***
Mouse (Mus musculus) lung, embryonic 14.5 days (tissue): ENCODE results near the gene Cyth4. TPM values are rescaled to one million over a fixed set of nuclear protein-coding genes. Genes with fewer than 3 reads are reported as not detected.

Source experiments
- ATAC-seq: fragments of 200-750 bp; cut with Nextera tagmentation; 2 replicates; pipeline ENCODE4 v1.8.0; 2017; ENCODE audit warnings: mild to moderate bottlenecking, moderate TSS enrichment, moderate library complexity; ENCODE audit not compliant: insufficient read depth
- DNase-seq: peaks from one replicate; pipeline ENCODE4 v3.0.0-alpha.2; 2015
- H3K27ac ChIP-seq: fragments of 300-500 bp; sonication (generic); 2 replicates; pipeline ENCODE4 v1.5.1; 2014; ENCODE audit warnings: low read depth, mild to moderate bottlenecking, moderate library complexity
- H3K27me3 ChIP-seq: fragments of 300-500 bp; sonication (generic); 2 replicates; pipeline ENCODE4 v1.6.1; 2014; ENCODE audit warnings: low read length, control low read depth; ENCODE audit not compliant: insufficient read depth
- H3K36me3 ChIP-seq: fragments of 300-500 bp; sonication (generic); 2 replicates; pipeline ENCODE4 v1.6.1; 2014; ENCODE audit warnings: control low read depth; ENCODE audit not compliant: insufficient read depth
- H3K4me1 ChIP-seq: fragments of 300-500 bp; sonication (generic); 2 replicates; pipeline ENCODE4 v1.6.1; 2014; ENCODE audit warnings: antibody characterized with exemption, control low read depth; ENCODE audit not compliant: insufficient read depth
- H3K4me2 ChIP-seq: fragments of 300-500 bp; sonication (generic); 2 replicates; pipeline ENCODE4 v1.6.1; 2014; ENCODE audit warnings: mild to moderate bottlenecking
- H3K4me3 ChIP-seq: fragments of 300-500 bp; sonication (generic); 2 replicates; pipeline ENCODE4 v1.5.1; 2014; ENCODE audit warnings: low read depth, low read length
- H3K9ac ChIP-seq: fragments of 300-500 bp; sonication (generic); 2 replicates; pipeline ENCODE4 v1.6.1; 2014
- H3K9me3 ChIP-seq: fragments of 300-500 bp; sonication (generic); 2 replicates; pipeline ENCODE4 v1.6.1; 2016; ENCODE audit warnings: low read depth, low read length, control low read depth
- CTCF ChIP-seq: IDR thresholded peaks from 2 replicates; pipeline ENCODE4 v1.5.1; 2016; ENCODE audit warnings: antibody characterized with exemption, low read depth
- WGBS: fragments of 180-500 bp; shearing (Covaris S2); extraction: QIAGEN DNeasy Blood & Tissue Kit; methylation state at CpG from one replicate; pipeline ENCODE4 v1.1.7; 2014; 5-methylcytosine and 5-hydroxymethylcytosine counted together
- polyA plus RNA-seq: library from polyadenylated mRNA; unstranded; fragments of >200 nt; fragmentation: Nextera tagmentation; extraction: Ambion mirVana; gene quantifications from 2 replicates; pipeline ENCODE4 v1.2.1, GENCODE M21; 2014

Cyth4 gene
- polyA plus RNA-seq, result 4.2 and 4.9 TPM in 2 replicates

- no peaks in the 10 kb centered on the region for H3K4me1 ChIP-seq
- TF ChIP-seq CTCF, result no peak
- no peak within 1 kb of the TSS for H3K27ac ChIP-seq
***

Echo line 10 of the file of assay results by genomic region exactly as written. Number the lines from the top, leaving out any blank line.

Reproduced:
- H3K4me3 ChIP-seq: fragments of 300-500 bp; sonication (generic); 2 replicates; pipeline ENCODE4 v1.5.1; 2014; ENCODE audit warnings: low read depth, low read length